A few weeks ago the boys chose to watch Harry Potter and the Sorcerer’s Stone for a family movie night. In it, the character Arthur Weasley (who has recently charmed the family car to make it fly) is delighted to meet young Harry Potter and almost immediately asks him to clarify, “What exactly is the function of a rubber duck?” The silly line always makes the boys giggle because, of course, rubber ducks don’t really have a function. Or so I thought.
Then I saw a headline that caused me to revisit the question. About a week ago a stunned crowd attending the Taoyuan Land Art Festival in Taoyuan County, northwestern Taiwan watched, heartbroken, as officials dragged to shore what is being called (on the infallibly accurate “Twitter”) the first victim of Taiwan’s recent 6.3-magnitude earthquake. The victim in question (as I’m sure you would expect) is a 59-foot tall yellow rubber ducky.
Designed by Dutch artist Florentijn Hofman, the deflated ducky was one of several that have been touring the world’s waterways since 2007. The duck’s pumps lost power after the earthquake causing the sculpture to deflate. It burst during the process of re-inflation.
This isn’t the first time that one of the ducks has been damaged. They have been knocked around and accidentally deflated a few times. While on display in Belgium, one was even stabbed by (remarkably angry) vandals a total of 42 times.
But the fans in Taiwan have taken the demise of their web-footed friend hard indeed, lighting up social media with viral tributes to the beloved duck. The grief was sharp enough even for county councilor Chan Chiang-tsun to call for a 10-second silence in honor of the fallen, to which the county commissioner said, “Dude, it’s a rubber duck.”
Assuming that you are not the commissioner of Taoyuan County (or perhaps a remarkably angry Belgian), I’m guessing you have at least a twinge of appreciation for the giant rubber duck. With his project, Hofman is “spreading joy around the world.” He insists that “when we are living on one planet, all global waters become your bathtub.”
Okay, eww. But I assume that what he means is that the rubber duck has become something of a worldwide symbol for childhood innocence. I can get behind that. The simple little (or not so little) bath toy is so ubiquitous that it has become difficult even to trace its origins. The rubber ducky simply is.
Rumor has it that the first rubber ducks were produced in New York. Of course Akron, Ohio also makes a claim to the favorite of all bath toys and (as it is the “rubber capitol of the world,”) I might have to give it the benefit of the doubt. Either way, what’s fairly obvious is that the rubber duck industry rose alongside the rubber manufacturing industry itself. Around 1900, tire giants Goodyear and Firestone established plants in Akron (because, after all, it’s the capitol).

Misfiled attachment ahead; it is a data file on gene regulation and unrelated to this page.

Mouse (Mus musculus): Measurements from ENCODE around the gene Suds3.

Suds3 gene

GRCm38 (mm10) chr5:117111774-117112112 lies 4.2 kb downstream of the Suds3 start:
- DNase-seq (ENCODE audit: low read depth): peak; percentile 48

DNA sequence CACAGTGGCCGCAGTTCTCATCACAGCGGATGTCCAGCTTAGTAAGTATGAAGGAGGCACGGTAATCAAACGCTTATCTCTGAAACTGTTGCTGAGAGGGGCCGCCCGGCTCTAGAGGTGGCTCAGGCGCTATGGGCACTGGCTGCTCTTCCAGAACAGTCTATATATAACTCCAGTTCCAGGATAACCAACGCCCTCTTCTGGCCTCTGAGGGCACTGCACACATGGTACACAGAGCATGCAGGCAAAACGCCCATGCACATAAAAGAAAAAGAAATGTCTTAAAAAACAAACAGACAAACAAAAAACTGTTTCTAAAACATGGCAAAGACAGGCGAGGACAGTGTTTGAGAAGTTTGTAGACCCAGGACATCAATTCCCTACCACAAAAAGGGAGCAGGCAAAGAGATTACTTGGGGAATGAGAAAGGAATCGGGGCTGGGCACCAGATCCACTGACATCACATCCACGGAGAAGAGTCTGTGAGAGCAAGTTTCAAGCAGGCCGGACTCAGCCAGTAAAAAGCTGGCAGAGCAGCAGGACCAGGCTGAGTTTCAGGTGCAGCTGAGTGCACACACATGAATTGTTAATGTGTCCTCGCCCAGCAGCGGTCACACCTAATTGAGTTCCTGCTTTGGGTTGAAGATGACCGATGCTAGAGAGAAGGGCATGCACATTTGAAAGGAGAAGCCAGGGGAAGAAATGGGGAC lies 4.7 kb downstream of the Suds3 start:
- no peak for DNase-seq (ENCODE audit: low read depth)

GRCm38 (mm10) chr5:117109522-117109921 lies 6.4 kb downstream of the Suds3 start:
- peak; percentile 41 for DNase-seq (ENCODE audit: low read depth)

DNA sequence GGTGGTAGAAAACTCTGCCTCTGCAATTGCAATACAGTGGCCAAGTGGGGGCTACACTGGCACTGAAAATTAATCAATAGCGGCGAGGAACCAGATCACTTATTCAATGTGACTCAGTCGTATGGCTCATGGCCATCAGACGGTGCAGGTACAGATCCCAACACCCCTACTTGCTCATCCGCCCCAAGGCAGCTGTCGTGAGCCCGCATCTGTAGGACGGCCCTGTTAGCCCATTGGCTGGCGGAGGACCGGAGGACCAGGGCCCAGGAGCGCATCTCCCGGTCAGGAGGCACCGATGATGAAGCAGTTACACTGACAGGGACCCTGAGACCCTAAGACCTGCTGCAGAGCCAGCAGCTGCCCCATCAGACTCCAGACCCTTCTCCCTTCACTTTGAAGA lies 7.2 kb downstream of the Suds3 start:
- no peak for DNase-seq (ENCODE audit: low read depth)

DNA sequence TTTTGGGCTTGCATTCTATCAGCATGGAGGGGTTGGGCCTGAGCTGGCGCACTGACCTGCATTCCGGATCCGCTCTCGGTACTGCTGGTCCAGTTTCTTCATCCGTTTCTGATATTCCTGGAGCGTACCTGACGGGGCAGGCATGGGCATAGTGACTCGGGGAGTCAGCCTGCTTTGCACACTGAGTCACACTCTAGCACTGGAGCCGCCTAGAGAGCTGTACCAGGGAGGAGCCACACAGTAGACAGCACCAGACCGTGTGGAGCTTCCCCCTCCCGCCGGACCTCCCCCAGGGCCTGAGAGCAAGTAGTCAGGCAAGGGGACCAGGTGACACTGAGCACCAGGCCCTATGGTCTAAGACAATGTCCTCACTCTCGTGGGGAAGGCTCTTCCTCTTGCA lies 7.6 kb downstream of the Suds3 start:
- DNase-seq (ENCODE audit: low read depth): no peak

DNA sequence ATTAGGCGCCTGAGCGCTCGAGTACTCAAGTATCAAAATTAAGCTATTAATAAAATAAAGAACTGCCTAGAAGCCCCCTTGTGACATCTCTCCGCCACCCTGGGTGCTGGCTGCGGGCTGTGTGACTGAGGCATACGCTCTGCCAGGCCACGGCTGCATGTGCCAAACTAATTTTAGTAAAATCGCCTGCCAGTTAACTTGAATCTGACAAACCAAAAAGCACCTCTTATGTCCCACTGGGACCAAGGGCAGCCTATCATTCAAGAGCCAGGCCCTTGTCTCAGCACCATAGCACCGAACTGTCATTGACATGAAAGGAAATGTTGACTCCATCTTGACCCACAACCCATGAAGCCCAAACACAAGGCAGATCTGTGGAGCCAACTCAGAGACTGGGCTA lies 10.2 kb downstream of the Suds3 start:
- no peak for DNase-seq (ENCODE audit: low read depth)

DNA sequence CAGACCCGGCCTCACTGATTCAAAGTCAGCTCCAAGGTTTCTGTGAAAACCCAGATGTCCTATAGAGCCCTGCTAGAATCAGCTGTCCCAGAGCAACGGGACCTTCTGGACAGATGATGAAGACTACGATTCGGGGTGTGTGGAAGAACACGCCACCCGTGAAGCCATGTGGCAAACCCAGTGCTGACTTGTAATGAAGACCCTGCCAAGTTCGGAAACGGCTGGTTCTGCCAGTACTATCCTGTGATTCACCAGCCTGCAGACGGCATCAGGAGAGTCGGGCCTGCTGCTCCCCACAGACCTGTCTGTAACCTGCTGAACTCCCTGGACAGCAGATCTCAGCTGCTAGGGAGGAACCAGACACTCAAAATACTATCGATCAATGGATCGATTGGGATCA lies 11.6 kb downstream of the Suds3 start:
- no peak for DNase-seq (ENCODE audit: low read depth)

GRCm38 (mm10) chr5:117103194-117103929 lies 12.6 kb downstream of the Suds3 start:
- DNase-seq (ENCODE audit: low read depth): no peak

Around the same time and for several decades after, rubber toy manufacturers also started popping up in Akron (again, the rubber capitol), producing all kinds of lovable characters, including the beloved rubber ducky.
This is important to understand because of a recent announcement made in the city of Akron. You see, in addition to being the rubber capitol of the whole entire world, Akron is also host to the Double-A Cleveland Indians affiliate baseball team, long known as the Akron Aeros. But for next season and beyond, the Aeros will now be known as the Akron Rubber Ducks.
As you might well imagine this change has upset a few of the Aero faithful who complain that rubber ducks don’t really intimidate anyone (well, unless maybe they happen to be 59 feet tall). The team’s owner Ken Babby insists that the change was made to “[reflect] Akron’s heritage and the type of organization [they] are building, steeped in family fun and entertainment at an affordable price.”
So I get it. They could have chosen to call the team the Akron Monster Truck Tires (intimidating even to a 59-foot tall rubber duck, I would think) and I doubt anyone would have complained. But that probably would not have had as much draw for the lion share of their market, the young families who don’t yet have the money or the level of kiddo interest to invest in a trip to Cleveland just for a baseball game.
And it turns out that Taoyuan officials may have had a similar motivation for recovering their duck as quickly as possible. Their first call after the collapse of the floating sculpture was to the city of Kaohsiung to see if they could borrow the Hofman-designed duck on display there. The duck, which had been in Kaohsiung for about a month, had drawn 4 million visitors (and their money) to the city, during a typhoon!
The function of a rubber duck, I think (at the risk of sounding like a remarkably angry Belgian), is to make a lot of money. Then again, perhaps that’s too cynical. Joe Wos, executive director of Pittsburgh’s Toonseum, which recently developed a rubber ducky exhibit to coincide with the city’s hosting of one of Hofman’s oversized quackers (a decision that I’m sure was NOT driven by any commercial considerations), had this to say about the project:
“It doesn’t need to bring about world peace; it doesn’t need to unite us. In the end, it’s a giant rubber duck, and there’s nothing wrong with that.”
So to my sons and to Mr. Weasley I guess I have to admit that a rubber duck really doesn’t have much of a function, unless of course it’s 59-feet tall and charmed to fly. I’d probably pay to see that. Just don’t fly it too close to Belgium.